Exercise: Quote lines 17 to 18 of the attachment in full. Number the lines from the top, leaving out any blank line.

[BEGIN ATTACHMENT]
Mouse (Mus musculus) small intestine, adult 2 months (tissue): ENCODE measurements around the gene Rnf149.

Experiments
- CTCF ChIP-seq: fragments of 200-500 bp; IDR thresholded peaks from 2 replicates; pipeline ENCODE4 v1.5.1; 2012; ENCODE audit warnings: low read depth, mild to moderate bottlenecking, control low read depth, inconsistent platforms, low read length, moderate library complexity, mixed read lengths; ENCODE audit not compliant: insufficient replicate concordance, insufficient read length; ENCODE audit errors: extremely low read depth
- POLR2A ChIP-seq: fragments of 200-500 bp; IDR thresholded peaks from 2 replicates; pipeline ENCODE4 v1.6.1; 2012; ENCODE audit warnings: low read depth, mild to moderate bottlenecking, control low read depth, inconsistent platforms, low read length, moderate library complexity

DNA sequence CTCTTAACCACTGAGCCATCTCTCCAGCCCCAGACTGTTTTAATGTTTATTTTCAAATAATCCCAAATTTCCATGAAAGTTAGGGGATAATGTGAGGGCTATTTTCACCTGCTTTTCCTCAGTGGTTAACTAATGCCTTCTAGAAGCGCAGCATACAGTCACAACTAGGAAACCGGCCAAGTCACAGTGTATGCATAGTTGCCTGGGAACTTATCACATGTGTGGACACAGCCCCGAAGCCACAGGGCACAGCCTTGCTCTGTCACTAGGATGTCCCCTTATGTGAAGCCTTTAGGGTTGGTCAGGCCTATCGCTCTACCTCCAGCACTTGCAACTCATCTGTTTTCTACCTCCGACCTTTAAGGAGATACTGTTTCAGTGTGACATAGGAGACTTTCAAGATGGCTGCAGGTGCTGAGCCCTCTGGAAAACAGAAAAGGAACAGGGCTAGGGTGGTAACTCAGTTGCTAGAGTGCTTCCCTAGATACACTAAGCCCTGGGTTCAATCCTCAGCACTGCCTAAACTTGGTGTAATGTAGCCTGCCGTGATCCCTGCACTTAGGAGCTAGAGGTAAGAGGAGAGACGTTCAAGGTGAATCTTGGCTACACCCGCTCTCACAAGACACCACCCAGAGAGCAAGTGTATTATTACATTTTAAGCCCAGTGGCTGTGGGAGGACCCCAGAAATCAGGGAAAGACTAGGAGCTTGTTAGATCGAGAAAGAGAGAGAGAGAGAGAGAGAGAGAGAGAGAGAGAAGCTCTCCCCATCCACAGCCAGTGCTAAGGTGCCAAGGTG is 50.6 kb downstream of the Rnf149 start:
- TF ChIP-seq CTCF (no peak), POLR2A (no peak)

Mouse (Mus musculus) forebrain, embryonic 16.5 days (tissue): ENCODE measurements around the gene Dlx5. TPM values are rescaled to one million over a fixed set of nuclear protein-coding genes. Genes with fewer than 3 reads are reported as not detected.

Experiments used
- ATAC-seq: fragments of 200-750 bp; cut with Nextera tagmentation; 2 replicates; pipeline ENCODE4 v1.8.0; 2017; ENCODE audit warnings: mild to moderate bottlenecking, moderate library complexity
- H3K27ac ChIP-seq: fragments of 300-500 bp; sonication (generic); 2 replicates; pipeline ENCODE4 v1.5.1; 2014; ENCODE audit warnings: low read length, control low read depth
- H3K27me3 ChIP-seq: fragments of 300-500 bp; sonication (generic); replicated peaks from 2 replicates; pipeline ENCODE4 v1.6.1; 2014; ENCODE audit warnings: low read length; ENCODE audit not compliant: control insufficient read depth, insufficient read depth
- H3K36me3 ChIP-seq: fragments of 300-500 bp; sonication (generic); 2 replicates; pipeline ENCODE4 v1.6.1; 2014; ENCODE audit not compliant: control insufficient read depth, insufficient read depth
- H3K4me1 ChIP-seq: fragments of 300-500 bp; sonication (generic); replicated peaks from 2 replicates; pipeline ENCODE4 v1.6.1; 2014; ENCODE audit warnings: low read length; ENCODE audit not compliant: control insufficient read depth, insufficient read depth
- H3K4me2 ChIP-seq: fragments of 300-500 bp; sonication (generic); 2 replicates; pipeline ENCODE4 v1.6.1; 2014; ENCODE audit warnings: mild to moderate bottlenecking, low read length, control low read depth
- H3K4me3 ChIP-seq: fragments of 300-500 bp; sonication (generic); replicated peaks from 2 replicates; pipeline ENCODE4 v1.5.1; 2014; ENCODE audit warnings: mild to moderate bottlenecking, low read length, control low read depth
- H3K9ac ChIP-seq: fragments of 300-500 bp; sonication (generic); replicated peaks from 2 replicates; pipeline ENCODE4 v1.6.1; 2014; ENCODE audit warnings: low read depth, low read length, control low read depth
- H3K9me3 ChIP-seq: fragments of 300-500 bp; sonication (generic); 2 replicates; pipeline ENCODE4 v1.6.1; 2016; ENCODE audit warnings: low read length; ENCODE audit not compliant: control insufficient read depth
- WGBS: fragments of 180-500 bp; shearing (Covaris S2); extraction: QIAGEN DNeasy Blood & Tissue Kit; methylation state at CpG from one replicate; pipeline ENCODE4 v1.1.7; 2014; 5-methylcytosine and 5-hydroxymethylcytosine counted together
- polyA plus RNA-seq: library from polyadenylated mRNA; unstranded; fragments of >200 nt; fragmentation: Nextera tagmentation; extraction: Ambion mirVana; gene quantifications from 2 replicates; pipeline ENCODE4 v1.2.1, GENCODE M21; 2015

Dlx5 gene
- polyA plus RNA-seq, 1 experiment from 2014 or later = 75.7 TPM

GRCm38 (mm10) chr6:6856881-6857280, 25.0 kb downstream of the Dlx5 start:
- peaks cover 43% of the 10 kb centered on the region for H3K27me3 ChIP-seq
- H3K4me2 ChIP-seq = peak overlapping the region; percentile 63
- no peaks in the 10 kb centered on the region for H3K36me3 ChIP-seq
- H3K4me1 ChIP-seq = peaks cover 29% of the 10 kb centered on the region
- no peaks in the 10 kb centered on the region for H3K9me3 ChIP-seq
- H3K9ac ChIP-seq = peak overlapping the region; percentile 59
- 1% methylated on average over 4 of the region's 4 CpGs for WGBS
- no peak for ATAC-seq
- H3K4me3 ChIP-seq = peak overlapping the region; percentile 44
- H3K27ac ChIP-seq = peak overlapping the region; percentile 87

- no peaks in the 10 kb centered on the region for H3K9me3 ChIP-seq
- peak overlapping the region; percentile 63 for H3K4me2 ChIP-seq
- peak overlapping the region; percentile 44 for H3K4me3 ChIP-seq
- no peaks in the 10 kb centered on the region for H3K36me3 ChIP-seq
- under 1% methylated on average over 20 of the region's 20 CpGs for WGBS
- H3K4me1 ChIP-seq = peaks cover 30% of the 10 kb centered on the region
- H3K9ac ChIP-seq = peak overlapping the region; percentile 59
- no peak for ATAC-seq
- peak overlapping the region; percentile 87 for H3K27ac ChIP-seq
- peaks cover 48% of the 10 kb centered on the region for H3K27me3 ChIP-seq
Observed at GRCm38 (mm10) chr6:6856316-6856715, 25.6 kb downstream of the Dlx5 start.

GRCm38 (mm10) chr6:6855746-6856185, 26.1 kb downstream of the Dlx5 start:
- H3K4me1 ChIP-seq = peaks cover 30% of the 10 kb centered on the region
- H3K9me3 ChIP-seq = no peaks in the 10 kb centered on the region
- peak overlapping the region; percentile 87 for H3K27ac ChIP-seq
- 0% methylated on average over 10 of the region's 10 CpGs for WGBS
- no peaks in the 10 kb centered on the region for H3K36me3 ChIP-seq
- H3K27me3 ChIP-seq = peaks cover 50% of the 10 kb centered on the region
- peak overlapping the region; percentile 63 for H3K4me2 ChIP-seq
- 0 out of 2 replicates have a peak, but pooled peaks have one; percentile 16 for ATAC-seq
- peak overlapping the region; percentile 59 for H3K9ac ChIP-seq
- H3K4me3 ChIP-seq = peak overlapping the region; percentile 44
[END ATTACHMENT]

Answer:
- H3K9me3 ChIP-seq: fragments of 300-500 bp; sonication (generic); 2 replicates; pipeline ENCODE4 v1.6.1; 2016; ENCODE audit warnings: low read length; ENCODE audit not compliant: control insufficient read depth
- WGBS: fragments of 180-500 bp; shearing (Covaris S2); extraction: QIAGEN DNeasy Blood & Tissue Kit; methylation state at CpG from one replicate; pipeline ENCODE4 v1.1.7; 2014; 5-methylcytosine and 5-hydroxymethylcytosine counted together